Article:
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Indian Sugar Industry Meeting with Food Secretary, 6 th August, 2012.

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Presentation on theme: "Indian Sugar Industry Meeting with Food Secretary, 6 th August, 2012."— Presentation transcript:

1 Indian Sugar Industry Meeting with Food Secretary, 6 th August, 2012

2 Balance Sheet S.NoParticulars Quantity (Lakh tons) As per Govt.As per ISMA AOpening stock of sugar (1 st October, 2012)6855 BProduction ( estimated)260 CTotal Sugar Availability = (A+B) DTotal Sugar releases ( book-balance)210 EExport till 30th Sep, 2012 ( estimated)35 FTotal sugar outflow = (D+E)245 Closing stock as on 30th September, 2012 = (C-F)8370 2

3 Sugar Production Projections for S.NoStatesYear Cane Acreage (Lac hectares) Sugar Production (Lac tons) 1.Uttar Pradesh Maharashtra* Karnataka Tamil Nadu Gujarat Andhra Pradesh Other* All India *

4 1. Levy Sugar Liabilities on Sugar Industry  10% of production as levy since  In , increased to 20%, because of low estimated production of 145 lakh tons, which actually turned out to 189 lakh  21 lakh tons of levy carried forward as on 1 st Oct, 2011  Worth Rs.6000 crore  Adding obligations, total levy available was 47 lakh  Usual average lifting of lakh, would leave carry forward of 30 lakh for next year 4

5 Actual Lifting of sugar 5 Annual levy requirement on paper -27 lakh tonnes * Data not available beyond April 2009

6 Problems of Carry Forward of past liabilities  Levy obligations of mills can be carried forward by 2 years  Higher inventory burden/ blocked storage space  Blocked cash flows: cane price arrears  Higher interest burden, borrowed at 14-16%  Quality deterioration in terms of colour, lumps and sucrose  Payment by Govt. at previous year’s rate  If supplied from new season’s production, costs are higher, but rates are still of previous season 6

7 Status of Levy Sugar on 30 Sept 2012  Unreleased quantities:  Plus, there would be some unlifted quantities also 7 ParticularsSeasonQuantity (lakh tons) Levy Sugar available in Releases from past obligationsUpto Releases from current year prod Total Releases ( upto Sept)26.52 Levy converted into non-levyUpto Balance levy obligation as on 1 st Oct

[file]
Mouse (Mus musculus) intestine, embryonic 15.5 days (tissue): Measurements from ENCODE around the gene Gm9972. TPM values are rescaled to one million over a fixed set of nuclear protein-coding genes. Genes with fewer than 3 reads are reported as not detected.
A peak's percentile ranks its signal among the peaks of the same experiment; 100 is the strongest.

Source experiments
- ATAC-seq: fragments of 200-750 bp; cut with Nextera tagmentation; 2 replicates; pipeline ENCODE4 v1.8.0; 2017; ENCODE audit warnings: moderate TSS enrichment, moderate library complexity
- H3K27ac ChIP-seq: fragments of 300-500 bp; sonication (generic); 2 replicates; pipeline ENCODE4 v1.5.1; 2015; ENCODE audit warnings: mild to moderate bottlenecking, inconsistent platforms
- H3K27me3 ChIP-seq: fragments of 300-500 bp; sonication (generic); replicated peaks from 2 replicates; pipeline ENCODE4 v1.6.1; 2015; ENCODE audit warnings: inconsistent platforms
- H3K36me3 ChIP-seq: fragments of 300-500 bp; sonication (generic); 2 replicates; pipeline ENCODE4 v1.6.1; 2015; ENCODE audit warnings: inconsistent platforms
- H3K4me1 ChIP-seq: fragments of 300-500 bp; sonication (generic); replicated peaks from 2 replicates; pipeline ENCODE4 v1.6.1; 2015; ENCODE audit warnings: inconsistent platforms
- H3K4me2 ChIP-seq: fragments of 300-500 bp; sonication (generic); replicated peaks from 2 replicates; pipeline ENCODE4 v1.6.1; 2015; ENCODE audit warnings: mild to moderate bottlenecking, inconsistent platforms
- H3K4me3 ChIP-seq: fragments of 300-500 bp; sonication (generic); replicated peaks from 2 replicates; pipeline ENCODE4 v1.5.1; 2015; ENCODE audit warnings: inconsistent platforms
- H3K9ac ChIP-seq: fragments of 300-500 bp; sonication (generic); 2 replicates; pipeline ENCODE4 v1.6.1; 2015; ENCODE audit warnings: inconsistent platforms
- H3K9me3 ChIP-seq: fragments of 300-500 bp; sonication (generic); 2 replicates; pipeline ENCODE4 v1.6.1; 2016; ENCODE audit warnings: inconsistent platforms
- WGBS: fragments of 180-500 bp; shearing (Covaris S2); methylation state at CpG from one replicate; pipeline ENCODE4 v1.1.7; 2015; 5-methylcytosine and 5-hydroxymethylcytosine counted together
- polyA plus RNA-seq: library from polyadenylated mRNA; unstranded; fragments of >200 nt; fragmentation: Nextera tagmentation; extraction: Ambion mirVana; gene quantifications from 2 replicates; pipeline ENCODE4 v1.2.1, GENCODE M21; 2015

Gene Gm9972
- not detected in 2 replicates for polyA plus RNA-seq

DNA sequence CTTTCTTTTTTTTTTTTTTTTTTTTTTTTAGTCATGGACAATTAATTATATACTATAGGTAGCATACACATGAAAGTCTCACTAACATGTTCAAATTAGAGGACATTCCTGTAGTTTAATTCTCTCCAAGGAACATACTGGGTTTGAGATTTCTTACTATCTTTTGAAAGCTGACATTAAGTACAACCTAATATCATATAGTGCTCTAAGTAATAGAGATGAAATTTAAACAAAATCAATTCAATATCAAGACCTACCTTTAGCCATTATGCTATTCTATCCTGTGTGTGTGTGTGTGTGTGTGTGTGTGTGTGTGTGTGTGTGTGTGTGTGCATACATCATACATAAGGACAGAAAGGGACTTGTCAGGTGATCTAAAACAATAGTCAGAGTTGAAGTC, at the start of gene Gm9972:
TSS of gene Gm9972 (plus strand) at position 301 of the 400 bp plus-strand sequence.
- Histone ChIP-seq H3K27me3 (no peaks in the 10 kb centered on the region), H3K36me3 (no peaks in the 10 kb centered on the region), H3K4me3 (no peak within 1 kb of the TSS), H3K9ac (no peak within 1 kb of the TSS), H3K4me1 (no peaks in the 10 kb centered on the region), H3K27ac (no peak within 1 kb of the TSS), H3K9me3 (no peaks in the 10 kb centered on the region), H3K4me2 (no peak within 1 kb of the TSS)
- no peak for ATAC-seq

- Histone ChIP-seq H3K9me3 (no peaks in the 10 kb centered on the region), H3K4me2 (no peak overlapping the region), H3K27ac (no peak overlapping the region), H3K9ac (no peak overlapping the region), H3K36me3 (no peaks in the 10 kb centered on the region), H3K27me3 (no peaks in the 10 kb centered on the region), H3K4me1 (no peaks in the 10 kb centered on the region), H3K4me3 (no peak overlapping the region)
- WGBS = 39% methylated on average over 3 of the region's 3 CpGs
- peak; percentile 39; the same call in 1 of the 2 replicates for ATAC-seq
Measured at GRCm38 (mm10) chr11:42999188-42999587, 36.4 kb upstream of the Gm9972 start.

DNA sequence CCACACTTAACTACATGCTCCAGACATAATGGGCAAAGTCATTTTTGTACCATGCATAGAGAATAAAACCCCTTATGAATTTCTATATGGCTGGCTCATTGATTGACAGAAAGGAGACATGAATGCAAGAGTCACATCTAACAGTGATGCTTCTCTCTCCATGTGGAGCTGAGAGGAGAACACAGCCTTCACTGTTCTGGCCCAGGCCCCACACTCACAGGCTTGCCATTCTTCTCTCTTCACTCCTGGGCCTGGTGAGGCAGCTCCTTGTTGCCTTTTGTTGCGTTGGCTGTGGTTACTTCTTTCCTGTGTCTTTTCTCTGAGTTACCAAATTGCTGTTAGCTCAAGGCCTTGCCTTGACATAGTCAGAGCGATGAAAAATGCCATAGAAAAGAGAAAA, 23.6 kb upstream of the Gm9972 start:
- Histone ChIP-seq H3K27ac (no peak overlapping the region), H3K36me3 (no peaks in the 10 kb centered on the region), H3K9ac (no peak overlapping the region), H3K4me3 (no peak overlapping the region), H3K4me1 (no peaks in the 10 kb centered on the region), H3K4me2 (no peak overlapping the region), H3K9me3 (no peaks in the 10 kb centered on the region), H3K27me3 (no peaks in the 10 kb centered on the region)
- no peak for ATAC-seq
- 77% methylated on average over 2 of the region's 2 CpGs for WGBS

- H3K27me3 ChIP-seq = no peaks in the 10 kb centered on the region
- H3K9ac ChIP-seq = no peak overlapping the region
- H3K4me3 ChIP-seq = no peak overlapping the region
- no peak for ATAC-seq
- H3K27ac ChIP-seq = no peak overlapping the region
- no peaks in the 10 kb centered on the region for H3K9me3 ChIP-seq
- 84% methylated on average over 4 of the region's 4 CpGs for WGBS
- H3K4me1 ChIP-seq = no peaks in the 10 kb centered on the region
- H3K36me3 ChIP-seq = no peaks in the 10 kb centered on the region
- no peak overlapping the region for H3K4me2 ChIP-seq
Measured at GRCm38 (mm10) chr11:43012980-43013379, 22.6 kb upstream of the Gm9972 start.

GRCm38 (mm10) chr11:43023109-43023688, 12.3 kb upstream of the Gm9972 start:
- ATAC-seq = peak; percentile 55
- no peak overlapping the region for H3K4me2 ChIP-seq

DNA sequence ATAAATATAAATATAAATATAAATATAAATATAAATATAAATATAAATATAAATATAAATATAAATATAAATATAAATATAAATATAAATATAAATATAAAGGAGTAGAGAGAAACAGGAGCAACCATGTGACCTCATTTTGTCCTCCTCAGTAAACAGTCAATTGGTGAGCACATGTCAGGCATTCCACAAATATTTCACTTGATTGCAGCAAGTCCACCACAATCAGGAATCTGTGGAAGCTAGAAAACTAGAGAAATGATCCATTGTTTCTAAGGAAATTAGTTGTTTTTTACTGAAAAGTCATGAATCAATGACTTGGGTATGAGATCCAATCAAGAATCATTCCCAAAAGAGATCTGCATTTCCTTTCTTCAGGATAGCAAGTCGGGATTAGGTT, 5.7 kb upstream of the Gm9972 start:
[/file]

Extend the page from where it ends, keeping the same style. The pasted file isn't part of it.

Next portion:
8 Our Requests for levy sugar….  Conversion of past liabilities  conversion to be done immediately  Reasonable Carry Forward of past liabilities  Till new production is available for levy  Conversion of past liabilities automatically  Announcement of new season’s price before 30 th Sept

9 2. Compulsory jute packaging order  JPMA, 1987 covered food-grains, cement, fertiliser and sugar.  Cement and fertilizers excluded in1998 and in 2001 respectively.  Ministry of Textiles administers JPMA, jute being their subject.  Sugar Directorate administers Sugar Packing & Marking Order  It permanently requires compulsory packing in 50 kg jute bags only.  There is an Act viz. JPMA, this Order should be repealed  SAC has to annually recommend for packing in jute bags  Imported jute or the bags can’t be used for foodgrains & sugar 9

10 Problems being faced by Sugar Industry  Inadequate jute/jute bags in India ( accepted in Parliament too)  10% of requirement is always imported from Bangladesh  Poor quality of jute bags  Big gaps lead to leakage and moisture regain  Below standard bags, weight and dimension problems, causing mills to fill extra sugar to match gross weight and problems in stacking  Jute bags cost more than double that of PP/HDPE bags  Translates into additional cost of 40 paise per kilo of sugar  Rs.1000 crore annual loss to mills, reduces payment to farmers  Govt. agencies protected by administered price 10

11 Sugar should be removed from JPMA  Imports and compulsory packing cannot go together  SAC recommended for 20% compulsory packing of sugar in jute bags for jute year (July-June)  CCEA note for same expected soon  Food Ministry should recommend for complete removal of sugar  Gaps in jute bags allow air, good for foodgrains, bad for sugar  When shortage, sugar should be first completely taken out from JPMA  Treat sugar industry at par with other private industries like cement and fertilisers 11

12 3. High cost of production: Low ex-mill price: Two largest cane producing states (Rs/ qtl)

13 Thank You


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